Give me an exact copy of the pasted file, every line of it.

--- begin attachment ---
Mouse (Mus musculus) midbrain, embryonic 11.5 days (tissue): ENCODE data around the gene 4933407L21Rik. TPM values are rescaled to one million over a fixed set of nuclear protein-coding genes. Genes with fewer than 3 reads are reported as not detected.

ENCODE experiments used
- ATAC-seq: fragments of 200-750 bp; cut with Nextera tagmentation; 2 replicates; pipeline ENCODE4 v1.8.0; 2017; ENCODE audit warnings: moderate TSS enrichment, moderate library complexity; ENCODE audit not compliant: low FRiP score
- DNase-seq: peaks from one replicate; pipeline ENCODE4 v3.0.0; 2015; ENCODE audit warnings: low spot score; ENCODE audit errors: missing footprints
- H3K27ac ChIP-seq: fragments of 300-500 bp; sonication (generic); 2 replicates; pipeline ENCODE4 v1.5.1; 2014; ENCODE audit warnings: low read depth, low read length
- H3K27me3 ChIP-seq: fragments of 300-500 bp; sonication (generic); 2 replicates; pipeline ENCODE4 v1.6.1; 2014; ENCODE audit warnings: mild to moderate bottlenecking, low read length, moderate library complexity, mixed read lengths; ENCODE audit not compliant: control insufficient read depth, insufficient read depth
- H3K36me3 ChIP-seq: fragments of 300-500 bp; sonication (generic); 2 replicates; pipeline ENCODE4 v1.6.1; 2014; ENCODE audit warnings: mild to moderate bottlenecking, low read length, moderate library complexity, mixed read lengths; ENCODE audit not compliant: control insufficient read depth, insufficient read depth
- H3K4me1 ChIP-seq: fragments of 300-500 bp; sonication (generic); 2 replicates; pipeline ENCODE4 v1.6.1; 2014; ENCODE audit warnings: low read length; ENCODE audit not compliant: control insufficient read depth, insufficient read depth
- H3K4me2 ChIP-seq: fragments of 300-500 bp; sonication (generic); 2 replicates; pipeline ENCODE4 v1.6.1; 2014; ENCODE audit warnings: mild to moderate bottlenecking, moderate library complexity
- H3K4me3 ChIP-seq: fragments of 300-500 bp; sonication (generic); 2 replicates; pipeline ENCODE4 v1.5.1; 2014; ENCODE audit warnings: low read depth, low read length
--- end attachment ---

Mouse (Mus musculus) midbrain, embryonic 11.5 days (tissue): ENCODE data around the gene 4933407L21Rik. TPM values are rescaled to one million over a fixed set of nuclear protein-coding genes. Genes with fewer than 3 reads are reported as not detected.

ENCODE experiments used
- ATAC-seq: fragments of 200-750 bp; cut with Nextera tagmentation; 2 replicates; pipeline ENCODE4 v1.8.0; 2017; ENCODE audit warnings: moderate TSS enrichment, moderate library complexity; ENCODE audit not compliant: low FRiP score
- DNase-seq: peaks from one replicate; pipeline ENCODE4 v3.0.0; 2015; ENCODE audit warnings: low spot score; ENCODE audit errors: missing footprints
- H3K27ac ChIP-seq: fragments of 300-500 bp; sonication (generic); 2 replicates; pipeline ENCODE4 v1.5.1; 2014; ENCODE audit warnings: low read depth, low read length
- H3K27me3 ChIP-seq: fragments of 300-500 bp; sonication (generic); 2 replicates; pipeline ENCODE4 v1.6.1; 2014; ENCODE audit warnings: mild to moderate bottlenecking, low read length, moderate library complexity, mixed read lengths; ENCODE audit not compliant: control insufficient read depth, insufficient read depth
- H3K36me3 ChIP-seq: fragments of 300-500 bp; sonication (generic); 2 replicates; pipeline ENCODE4 v1.6.1; 2014; ENCODE audit warnings: mild to moderate bottlenecking, low read length, moderate library complexity, mixed read lengths; ENCODE audit not compliant: control insufficient read depth, insufficient read depth
- H3K4me1 ChIP-seq: fragments of 300-500 bp; sonication (generic); 2 replicates; pipeline ENCODE4 v1.6.1; 2014; ENCODE audit warnings: low read length; ENCODE audit not compliant: control insufficient read depth, insufficient read depth
- H3K4me2 ChIP-seq: fragments of 300-500 bp; sonication (generic); 2 replicates; pipeline ENCODE4 v1.6.1; 2014; ENCODE audit warnings: mild to moderate bottlenecking, moderate library complexity
- H3K4me3 ChIP-seq: fragments of 300-500 bp; sonication (generic); 2 replicates; pipeline ENCODE4 v1.5.1; 2014; ENCODE audit warnings: low read depth, low read length